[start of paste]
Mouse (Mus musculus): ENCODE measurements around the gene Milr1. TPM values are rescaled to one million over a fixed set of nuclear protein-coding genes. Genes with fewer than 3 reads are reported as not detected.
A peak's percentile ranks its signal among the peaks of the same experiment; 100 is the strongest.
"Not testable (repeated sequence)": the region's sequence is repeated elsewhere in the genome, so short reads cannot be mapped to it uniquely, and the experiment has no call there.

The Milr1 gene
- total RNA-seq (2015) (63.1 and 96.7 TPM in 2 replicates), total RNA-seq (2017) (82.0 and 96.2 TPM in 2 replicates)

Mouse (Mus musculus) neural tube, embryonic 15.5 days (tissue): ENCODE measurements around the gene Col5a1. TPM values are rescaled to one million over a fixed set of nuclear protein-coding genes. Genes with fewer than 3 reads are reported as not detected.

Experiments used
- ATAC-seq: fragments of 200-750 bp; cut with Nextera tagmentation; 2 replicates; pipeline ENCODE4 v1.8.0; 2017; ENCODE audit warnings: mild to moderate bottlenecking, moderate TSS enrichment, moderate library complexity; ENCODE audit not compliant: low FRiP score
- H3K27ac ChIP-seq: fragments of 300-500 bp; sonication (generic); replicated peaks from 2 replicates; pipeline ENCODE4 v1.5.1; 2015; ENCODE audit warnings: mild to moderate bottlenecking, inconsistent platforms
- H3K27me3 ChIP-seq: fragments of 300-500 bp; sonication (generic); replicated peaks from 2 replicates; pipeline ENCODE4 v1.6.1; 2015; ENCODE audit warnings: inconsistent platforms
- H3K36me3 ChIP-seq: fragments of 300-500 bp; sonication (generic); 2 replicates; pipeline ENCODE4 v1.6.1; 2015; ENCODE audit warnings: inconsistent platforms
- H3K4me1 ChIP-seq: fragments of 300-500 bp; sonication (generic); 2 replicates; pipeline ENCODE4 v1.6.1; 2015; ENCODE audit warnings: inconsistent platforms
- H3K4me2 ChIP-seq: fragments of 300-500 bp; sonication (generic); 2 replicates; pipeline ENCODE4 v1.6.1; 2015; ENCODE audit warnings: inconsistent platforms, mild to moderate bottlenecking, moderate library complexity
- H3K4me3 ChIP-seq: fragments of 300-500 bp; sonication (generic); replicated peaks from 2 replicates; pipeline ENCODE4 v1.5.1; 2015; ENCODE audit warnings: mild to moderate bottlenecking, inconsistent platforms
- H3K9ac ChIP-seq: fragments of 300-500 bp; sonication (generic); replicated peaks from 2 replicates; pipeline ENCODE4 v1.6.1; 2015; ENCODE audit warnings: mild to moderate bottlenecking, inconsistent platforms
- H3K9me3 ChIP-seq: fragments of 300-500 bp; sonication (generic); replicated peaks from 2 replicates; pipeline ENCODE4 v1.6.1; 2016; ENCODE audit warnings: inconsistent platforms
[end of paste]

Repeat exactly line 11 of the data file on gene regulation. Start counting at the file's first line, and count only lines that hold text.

- H3K36me3 ChIP-seq: fragments of 300-500 bp; sonication (generic); 2 replicates; pipeline ENCODE4 v1.6.1; 2015; ENCODE audit warnings: inconsistent platforms